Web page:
CALIFORNIA STATE PSYCHOLOGICAL ASSOCIATION, et al., Plaintiffs and Appellants, v. COUNTY OF SAN DIEGO, et al., Defendants and Respondents.
Petitioner California State Psychological Association (CSPA) appeals a judgment of dismissal entered upon an order sustaining without leave to amend the general demurrer of respondent County of San Diego (County) to CSPA's first amended petition. The pleadings allege:
CSPA is a nonprofit corporation whose members include psychologists qualified under California law to provide psychological services within the San Diego County Mental Health Services (MHS) program. Co-plaintiff Thomas E. Overbaugh is a psychologist practicing in the County of San Diego and a member of CSPA. Respondents are the County, its board of supervisors and the Deputy Director of Mental Health Services.
The County is required to provide a local mental health program under the Short-Doyle Act (Short-Doyle). (Welf. & Inst.Code, § 5600, et seq.) Short Doyle mandates, in the organization and implementation of a local health program, the County shall include the fullest possible, most appropriate participation of all mental health disciplines including psychology. Under Short-Doyle no regulations shall be adopted nor any procedures implemented which prohibit a psychologist from employment at any local mental health program in any technical or administrative position in mental health services.
The complaint alleges the County has adopted a plan which does not comply with Short-Doyle particularly because: (a) the County patient referral procedure is discriminatory resulting in only a limited number of referrals to psychologists; and (b) the County has adopted procedures and practices which preclude psychologists from performing certain functions which psychologists are legally authorized to perform, specifically to hold the position of (1) team leader with overall supervision and clinical responsibility for the evaluation and treatment of adult inpatients and outpatients, (2) clinical coordinator with overall supervision and clinical responsibility for evaluation and treatment of adult outpatients, (3) primary therapist with overall supervision and clinical responsibility for adult patients, and have authority to (4) authorize 72-hour detention or to evaluate and treat an adult so detained, (5) certify an adult for 14 days' intensive treatment and certify an additional 14-day intensive treatment, (6) deny patient rights pursuant to Welfare and Institutions Code section 5326.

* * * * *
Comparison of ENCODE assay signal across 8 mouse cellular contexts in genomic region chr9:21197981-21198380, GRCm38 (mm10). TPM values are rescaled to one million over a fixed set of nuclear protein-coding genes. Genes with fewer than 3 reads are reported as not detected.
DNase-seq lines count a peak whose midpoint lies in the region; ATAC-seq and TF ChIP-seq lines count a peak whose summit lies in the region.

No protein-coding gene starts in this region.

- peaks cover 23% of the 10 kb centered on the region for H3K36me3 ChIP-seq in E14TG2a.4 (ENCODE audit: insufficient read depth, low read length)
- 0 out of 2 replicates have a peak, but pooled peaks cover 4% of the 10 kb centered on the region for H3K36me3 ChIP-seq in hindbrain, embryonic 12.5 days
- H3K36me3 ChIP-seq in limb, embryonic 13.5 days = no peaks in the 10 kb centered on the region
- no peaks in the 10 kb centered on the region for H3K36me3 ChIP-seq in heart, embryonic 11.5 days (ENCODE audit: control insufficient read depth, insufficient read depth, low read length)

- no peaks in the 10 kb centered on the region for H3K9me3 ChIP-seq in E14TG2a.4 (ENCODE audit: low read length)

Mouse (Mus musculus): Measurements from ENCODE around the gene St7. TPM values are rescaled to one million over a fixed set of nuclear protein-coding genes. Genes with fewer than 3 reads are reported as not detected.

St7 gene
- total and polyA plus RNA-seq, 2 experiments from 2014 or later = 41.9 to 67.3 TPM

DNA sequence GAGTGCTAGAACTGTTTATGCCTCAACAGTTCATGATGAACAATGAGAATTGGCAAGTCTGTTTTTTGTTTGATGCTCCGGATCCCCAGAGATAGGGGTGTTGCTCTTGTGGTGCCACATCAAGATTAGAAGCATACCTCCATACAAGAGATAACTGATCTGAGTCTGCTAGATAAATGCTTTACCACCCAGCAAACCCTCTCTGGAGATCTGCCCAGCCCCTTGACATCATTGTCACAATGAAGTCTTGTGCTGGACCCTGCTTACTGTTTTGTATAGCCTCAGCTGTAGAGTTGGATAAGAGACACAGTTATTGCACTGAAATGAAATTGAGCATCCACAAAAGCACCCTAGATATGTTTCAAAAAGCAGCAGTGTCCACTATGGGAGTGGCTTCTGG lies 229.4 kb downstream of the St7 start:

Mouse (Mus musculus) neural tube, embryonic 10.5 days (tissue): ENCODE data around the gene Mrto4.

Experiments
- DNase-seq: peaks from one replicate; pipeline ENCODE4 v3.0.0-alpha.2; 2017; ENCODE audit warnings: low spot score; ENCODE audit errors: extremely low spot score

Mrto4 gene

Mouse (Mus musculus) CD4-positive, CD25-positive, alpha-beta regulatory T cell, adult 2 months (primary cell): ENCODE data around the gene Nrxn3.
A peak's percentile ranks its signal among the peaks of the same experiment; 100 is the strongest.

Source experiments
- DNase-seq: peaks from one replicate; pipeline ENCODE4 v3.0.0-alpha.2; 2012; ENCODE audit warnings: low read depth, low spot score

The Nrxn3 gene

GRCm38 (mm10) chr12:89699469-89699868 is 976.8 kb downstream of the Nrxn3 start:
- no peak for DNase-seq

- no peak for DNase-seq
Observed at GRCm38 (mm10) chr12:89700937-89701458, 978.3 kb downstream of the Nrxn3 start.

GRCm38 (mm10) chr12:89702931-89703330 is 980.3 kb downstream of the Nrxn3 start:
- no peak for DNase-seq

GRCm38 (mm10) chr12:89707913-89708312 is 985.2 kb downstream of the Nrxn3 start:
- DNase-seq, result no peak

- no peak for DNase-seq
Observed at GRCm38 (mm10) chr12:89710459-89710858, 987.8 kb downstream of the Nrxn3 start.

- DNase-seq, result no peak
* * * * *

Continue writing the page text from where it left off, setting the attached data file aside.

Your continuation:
The petition further alleges the County's practices exclude psychologists from overall review and supervision of patients and the entire evaluation of nonpatients, areas in which psychologists are qualified to practice. These rules, procedures and practices, it is charged, violate the mandatory provisions of Short-Doyle as well as the Lanterman-Petris-Short Act (LPS). CSPA asserts Short-Doyle and LPS present a comprehensive scheme for mental health services in California and local governments are required to organize local mental health services in compliance with these laws; local governments are preempted and precluded from employing or imposing conflicting requirements.
It is further alleged the CSPA organization and its members are healing arts practitioners regulated by Business and Professions Code section 500–4905. Psychologists are required to be licensed. (Bus. & Prof., §§ 2900–2918.) The practice of psychology is particularly defined.1 Psychologists are authorized to use certain biofeedback instruments (Bus. & Prof.Code, § 2903.1) but the practice of psychology does not include prescribing drugs, performing surgery or administering electroconvulsive therapy. (Bus. & Prof.Code, § 2904.) Psychologists should be distinguished from psychiatrists or physicians who specialize in psychiatry. A physician is licensed under the State Medical Practices Act which is also contained in the healing arts division of the Business and Professions Code. (§ 2000 et seq.)
The County filed a general demurrer to this first amended petition for writ of mandate. After a hearing the trial court sustained the demurrer without leave to amend upon the grounds the petition failed to state facts sufficient to issue the writs; and, as the acts sought to be compelled are discretionary, there was no allegation of facts sufficient to show an arbitrary abuse of discretion by the County.
In sum, CSPA alleges it is entitled relief in three general areas: (1) the practice of alleged discriminatory referrals to the private sector,2 (2) duties, practices, procedures and guidelines which exclude psychologists from holding three specified positions, and (3) all the counties' practices, procedures and guidelines but without specific allegations.